A Thankless Nation

By Sabreen Maryam Ali

To read the morning newspaper in Britain today is to trudge through reams of dissent and disapproval with a worldly air of cynicism and self-importance. It is almost as if we rebel against the notion that things may be running smoothly. No—we must mark our target, cock our razor sharp tongues, and take aim. Our voices ring with pilfered authority, echoing judgmental and mistrustful opinions that may not have a basis. Any motion to improve a situation is always met with harsh criticism from the masses, and voices to the contrary are drowned out. Nothing can be accomplished correctly.

Ungratefulness in society is perhaps human nature. Schopenhauerʼs pessimistic ideology, ‘the world is essentially bad and ought not to be’, has its traces in society, but these are obscured by short-lived appreciativeness for what we have. Should everything in our lives give us cause for complaint? We are languishing in the epitome of a lose-lose situation—there will always exist opposition to any idea. Larger moves for change may be justified in eliciting this reaction, since change is unpredictable and frequently risky. As the recipients of change and those who will bear its consequences, we are vindicated in brandishing our own (or borrowed) opinions.

What irks the most is when the pungent smell of negativity crops up in a system that is working. Some may insist that there is no wrong in this, that challenging a method is what forces it to adapt and remold itself as other parameters shift. Criticism, though, should be constructive for it to be justified. Rants about the myriad problems in society only serve to fuel the fire of cynics who pick apart the threads of progress.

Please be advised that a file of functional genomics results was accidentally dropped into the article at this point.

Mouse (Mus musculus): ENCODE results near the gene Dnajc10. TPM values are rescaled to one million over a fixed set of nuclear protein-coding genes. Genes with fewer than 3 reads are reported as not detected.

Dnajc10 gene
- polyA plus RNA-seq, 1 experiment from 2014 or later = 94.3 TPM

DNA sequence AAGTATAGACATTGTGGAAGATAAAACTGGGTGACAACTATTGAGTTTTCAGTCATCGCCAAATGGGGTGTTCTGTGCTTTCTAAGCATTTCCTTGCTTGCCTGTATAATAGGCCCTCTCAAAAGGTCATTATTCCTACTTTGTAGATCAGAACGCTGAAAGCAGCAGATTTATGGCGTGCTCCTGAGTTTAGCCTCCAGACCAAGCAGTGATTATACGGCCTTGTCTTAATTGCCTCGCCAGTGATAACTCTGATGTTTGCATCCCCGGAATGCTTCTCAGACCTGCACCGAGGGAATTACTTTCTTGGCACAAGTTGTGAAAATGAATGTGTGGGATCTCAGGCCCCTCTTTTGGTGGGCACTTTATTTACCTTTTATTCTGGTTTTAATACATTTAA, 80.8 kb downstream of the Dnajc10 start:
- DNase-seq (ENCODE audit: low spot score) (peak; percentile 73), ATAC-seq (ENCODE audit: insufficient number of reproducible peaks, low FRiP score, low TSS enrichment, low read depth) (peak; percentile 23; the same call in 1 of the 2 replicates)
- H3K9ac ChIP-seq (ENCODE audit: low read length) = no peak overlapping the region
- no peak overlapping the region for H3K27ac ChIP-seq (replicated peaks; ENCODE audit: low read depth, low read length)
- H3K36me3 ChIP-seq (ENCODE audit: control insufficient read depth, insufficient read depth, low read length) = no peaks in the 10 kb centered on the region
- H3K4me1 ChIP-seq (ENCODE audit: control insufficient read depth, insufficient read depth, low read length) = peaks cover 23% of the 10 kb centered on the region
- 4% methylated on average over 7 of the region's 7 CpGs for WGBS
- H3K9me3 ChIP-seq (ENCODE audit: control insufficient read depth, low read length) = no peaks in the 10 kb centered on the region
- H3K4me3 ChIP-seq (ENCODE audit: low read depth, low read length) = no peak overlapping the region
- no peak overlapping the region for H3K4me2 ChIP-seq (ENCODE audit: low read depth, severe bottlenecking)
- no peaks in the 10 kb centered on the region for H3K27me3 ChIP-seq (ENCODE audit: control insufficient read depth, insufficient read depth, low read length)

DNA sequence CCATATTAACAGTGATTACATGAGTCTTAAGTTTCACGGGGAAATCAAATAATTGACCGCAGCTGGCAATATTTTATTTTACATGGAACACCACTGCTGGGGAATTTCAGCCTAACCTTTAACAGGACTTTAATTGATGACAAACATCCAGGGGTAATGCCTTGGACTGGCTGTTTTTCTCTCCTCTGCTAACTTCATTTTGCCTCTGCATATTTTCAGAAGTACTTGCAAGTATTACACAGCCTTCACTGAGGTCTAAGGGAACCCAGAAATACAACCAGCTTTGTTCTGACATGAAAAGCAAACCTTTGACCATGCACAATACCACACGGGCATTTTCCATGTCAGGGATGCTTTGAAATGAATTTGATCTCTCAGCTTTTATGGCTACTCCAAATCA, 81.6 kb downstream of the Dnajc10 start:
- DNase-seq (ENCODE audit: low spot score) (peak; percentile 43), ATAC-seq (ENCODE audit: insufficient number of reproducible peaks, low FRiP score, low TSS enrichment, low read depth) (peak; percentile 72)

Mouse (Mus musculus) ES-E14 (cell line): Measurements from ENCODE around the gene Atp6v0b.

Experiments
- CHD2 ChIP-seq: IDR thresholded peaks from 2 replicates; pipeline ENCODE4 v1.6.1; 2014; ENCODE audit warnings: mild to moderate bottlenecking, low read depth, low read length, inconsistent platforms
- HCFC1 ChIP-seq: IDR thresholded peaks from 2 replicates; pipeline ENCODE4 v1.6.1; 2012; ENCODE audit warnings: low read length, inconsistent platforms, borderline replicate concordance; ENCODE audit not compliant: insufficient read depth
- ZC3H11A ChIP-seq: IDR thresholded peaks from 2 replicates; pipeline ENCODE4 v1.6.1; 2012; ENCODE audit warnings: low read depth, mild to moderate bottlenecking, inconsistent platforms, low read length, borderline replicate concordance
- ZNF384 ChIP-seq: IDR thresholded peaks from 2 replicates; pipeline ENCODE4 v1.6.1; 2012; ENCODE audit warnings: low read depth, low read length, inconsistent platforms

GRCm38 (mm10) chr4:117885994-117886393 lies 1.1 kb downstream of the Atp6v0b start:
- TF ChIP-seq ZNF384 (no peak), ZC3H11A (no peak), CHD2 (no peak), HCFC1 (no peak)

For instance, in a country where healthcare is free, there appear to be maddening numbers of individuals who imagine they can moan and whine their way to better health and an illness-free existence. In 2007, more than 61% of homes in the UK had access to the internet, with 84% of these connections being broadband-enabled. Yet, we still complain about how long it takes for a page to download (anything longer than tens seconds is met with outrage)—when there are whole nations with little concept of internet technology and free healthcare.

Granted, any system can be improved—no paragons of perfection exist for the taking. But while we strive to reach exemplary models, does it put that much strain on our shoulders to be appreciative of the existing ones? Especially those that have no immediate cause for complaint? Collective approval from the masses every so often might go a way to toppling a pessimistic outlook of the world. However, as mentioned before, any sustained assent seems almost unnatural to the human psyche—and itʼs never long before thankless voices make themselves heard once again.

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Written under a Creative Commons License, with edits: https://creativecommons.org/licenses/by/1.0/

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